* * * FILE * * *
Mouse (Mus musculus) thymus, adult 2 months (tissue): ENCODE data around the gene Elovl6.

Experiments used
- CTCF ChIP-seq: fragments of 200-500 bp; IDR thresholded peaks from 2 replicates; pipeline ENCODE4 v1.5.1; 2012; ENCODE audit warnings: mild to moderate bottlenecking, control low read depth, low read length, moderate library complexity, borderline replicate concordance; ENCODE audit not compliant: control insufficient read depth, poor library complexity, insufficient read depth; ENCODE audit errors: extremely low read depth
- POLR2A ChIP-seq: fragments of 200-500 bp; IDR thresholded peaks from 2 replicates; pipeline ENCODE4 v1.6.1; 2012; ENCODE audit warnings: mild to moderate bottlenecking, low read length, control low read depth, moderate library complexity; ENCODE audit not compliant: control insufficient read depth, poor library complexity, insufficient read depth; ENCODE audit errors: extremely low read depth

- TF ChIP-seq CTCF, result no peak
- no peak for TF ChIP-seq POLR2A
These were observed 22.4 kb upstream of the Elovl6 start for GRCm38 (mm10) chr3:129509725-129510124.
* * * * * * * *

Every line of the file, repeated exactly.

Mouse (Mus musculus) thymus, adult 2 months (tissue): ENCODE data around the gene Elovl6.

Experiments used
- CTCF ChIP-seq: fragments of 200-500 bp; IDR thresholded peaks from 2 replicates; pipeline ENCODE4 v1.5.1; 2012; ENCODE audit warnings: mild to moderate bottlenecking, control low read depth, low read length, moderate library complexity, borderline replicate concordance; ENCODE audit not compliant: control insufficient read depth, poor library complexity, insufficient read depth; ENCODE audit errors: extremely low read depth
- POLR2A ChIP-seq: fragments of 200-500 bp; IDR thresholded peaks from 2 replicates; pipeline ENCODE4 v1.6.1; 2012; ENCODE audit warnings: mild to moderate bottlenecking, low read length, control low read depth, moderate library complexity; ENCODE audit not compliant: control insufficient read depth, poor library complexity, insufficient read depth; ENCODE audit errors: extremely low read depth

- TF ChIP-seq CTCF, result no peak
- no peak for TF ChIP-seq POLR2A
These were observed 22.4 kb upstream of the Elovl6 start for GRCm38 (mm10) chr3:129509725-129510124.